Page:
The Kansas City Council will consider a pair of proposals for tax breaks on the McQueeny Lock building, which three companies hope to make their headquarters.
An investment group called Monarch-520 Pennway LLC bought the 45,000-square-foot building, which is located in the Crossroads Arts District or the Westside Neighborhood, depending on who you ask.
The building, at 520 W. Pennway, is empty and has been the subject of several redevelopment plans that never became reality. Monarch-520 Pennway LLC wants to lease the building to Superior Bowen, Centric Projects and Inspired Homes.
Those leases would bring 300 jobs to the building with room for those companies to add 140 more, collectively.
Never miss a local story.
The developer on the McQueeny project, Wes Grammer, said that the estimated $10 million cost of the project figures to grow, which necessitated a property tax abatement.
“The challenge we’re facing right now is rising costs,” Grammer told the Enhanced Enterprise Zone board Wednesday.
The Enhanced Enterprise Zone board approved two tax break scenarios for the council to consider: Give the owners of the building a 12-year, 75 percent property tax abatement; or give the owners what they wanted, which was a 12-year, 100 percent tax abatement, but attach a clawback provision to the abatement if the companies don’t follow through on projected employment growth.
Chase Simmons, a Polsinelli attorney representing the investor group behind the project, didn’t dismiss the idea of a clawback provision but said that the 100 percent tax abatement was important to the financing of the project.
“We really need to get the 100 percent to make the project work,” Simmons said.
Superior Bowen, an asphalt and development contracting firm, has its headquarters on Manchester Trafficway near the Truman Sports Complex. It will keep some operations there and elsewhere in the city, but it sought the McQueeny building for its headquarters to raise the company’s visibility and help with recruitment.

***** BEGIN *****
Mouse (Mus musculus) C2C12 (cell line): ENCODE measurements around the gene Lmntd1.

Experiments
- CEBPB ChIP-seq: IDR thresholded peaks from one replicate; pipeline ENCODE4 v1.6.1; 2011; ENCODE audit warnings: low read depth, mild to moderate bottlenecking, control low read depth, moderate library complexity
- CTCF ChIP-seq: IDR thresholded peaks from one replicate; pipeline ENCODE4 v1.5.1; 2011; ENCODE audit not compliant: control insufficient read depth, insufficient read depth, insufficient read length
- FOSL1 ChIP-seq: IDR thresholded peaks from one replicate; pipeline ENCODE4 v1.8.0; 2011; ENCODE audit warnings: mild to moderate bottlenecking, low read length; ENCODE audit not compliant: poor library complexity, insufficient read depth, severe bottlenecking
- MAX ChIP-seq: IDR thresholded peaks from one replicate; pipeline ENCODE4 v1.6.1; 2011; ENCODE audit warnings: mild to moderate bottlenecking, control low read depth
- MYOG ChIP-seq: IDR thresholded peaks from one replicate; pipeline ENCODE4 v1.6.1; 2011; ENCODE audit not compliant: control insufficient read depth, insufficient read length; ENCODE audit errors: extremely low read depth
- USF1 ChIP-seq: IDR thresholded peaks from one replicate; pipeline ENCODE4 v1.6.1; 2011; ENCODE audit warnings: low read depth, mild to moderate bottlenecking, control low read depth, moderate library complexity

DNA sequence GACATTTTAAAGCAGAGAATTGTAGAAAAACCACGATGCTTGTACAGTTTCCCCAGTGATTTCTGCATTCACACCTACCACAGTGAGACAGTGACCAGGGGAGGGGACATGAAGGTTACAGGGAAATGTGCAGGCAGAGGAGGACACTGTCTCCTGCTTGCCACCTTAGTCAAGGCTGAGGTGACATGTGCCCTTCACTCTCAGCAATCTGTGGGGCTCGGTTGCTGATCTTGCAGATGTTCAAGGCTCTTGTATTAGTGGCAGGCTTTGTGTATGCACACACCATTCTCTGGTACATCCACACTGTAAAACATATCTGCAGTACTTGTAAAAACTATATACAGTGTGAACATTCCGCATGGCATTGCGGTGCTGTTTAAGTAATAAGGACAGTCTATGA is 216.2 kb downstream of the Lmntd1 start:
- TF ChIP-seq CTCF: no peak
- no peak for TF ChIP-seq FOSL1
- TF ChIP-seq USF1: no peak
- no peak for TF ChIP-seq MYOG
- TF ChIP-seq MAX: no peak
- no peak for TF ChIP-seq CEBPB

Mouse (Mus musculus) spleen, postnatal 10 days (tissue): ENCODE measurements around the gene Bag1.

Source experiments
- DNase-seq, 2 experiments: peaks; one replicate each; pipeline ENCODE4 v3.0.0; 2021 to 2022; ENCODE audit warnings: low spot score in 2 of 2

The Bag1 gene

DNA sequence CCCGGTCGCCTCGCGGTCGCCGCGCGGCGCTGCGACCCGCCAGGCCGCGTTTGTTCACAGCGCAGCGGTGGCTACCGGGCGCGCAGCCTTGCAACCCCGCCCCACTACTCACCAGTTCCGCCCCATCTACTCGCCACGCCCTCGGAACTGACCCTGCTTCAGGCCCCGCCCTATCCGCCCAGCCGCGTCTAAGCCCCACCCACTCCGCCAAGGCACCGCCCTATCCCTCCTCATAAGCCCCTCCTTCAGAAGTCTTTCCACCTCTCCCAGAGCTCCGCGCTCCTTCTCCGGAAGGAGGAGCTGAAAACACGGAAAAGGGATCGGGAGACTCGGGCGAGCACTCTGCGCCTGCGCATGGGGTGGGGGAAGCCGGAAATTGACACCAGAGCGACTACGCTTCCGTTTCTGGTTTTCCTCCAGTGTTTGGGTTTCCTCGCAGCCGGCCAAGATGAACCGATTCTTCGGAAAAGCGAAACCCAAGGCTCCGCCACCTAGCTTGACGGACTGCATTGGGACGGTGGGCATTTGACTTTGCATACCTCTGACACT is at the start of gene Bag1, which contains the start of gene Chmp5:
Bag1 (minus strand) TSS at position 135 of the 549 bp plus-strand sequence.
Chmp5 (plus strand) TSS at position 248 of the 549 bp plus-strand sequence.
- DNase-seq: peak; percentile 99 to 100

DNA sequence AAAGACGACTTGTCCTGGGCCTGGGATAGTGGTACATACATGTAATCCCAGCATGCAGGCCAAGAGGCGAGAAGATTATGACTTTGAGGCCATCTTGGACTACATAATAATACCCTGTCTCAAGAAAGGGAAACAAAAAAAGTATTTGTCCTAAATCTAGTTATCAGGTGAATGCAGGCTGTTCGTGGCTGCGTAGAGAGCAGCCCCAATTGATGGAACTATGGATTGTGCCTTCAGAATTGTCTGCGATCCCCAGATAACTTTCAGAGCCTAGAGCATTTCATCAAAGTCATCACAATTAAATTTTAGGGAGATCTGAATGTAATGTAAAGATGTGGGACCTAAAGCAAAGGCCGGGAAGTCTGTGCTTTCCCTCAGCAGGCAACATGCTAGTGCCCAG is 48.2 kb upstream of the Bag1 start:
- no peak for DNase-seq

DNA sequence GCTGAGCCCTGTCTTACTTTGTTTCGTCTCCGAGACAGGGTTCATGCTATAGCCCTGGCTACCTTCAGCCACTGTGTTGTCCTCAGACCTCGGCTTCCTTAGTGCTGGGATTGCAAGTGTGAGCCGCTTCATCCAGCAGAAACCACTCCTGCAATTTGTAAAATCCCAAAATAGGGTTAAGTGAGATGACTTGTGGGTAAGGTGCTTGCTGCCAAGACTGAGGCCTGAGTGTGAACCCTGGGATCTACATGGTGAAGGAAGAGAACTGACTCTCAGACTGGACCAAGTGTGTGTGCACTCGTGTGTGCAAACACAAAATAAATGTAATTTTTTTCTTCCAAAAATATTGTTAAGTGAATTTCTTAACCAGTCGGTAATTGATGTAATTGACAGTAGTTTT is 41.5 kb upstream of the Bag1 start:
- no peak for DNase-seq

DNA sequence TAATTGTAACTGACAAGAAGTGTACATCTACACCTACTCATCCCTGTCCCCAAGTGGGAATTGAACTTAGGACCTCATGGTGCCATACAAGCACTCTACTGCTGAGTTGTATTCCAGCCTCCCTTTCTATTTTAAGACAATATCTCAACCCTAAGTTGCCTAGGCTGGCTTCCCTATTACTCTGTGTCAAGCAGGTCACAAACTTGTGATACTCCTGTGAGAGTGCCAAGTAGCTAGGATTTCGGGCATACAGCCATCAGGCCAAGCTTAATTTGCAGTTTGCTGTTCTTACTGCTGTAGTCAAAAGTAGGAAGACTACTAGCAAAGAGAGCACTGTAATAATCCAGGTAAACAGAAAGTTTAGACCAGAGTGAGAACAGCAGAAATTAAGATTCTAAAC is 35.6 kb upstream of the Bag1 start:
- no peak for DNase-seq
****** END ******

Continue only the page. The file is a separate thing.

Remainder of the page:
Superior Bowen would move 226 workers, according to documents filed with the Economic Development Corporation of Kansas City.
Centric Projects has its headquarters on Main Street in the Crossroads Arts District but has apparently outgrown its office space where 60 employees currently work.
Inspired Homes is a homebuilding company based in North Kansas City. It’s related to Superior Bowen and has 14 employees.
In other developments at the Enhanced Enterprise Zone meeting:
▪ The board approved a tax abatement request by Alpha Energy and Electric Inc. to expand its headquarters at 1100 E. 34th St.
Alpha Electric wants to invest $1 million in expanding its 10,000-square-foot headquarters building by another 7,000 square feet or so. It plans to add 36 new jobs over the next six years, which would double the size of the company.
The board approved a 10-year, 75 percent property tax abatement for the Alpha project, which is less than the 100 percent abatement the company requested.
Gabriel Okafor, president of Alpha, said he planned to ask the Kansas City Council to consider a 100 percent abatement, adding that the city should want to see an East Side business grow.
“The big developers get everything they want and more,” Okafor said.
Okafor sits on the board of the Land Clearance for Redevelopment Authority, another city agency that grants tax abatements.